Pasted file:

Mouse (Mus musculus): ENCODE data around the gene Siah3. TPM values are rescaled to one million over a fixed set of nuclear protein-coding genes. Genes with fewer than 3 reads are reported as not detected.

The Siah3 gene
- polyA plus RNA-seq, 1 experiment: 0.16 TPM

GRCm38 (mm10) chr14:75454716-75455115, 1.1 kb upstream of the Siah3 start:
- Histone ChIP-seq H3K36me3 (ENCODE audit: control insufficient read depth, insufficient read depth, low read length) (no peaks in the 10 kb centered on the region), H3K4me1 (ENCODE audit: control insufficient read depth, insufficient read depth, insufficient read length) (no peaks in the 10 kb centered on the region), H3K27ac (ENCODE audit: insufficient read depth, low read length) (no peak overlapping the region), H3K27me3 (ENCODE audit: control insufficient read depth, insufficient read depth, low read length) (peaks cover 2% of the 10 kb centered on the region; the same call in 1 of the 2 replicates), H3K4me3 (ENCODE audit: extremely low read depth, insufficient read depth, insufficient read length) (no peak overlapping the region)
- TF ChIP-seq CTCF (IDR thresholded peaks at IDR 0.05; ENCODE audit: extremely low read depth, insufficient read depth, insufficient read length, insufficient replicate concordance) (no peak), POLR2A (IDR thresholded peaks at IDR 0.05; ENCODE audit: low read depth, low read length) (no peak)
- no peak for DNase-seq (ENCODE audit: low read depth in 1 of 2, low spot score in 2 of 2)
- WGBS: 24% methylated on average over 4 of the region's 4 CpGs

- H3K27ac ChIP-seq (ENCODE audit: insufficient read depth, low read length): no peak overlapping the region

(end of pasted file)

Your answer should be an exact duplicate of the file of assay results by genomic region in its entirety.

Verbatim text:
Mouse (Mus musculus): ENCODE data around the gene Siah3. TPM values are rescaled to one million over a fixed set of nuclear protein-coding genes. Genes with fewer than 3 reads are reported as not detected.

The Siah3 gene
- polyA plus RNA-seq, 1 experiment: 0.16 TPM

GRCm38 (mm10) chr14:75454716-75455115, 1.1 kb upstream of the Siah3 start:
- Histone ChIP-seq H3K36me3 (ENCODE audit: control insufficient read depth, insufficient read depth, low read length) (no peaks in the 10 kb centered on the region), H3K4me1 (ENCODE audit: control insufficient read depth, insufficient read depth, insufficient read length) (no peaks in the 10 kb centered on the region), H3K27ac (ENCODE audit: insufficient read depth, low read length) (no peak overlapping the region), H3K27me3 (ENCODE audit: control insufficient read depth, insufficient read depth, low read length) (peaks cover 2% of the 10 kb centered on the region; the same call in 1 of the 2 replicates), H3K4me3 (ENCODE audit: extremely low read depth, insufficient read depth, insufficient read length) (no peak overlapping the region)
- TF ChIP-seq CTCF (IDR thresholded peaks at IDR 0.05; ENCODE audit: extremely low read depth, insufficient read depth, insufficient read length, insufficient replicate concordance) (no peak), POLR2A (IDR thresholded peaks at IDR 0.05; ENCODE audit: low read depth, low read length) (no peak)
- no peak for DNase-seq (ENCODE audit: low read depth in 1 of 2, low spot score in 2 of 2)
- WGBS: 24% methylated on average over 4 of the region's 4 CpGs

- H3K27ac ChIP-seq (ENCODE audit: insufficient read depth, low read length): no peak overlapping the region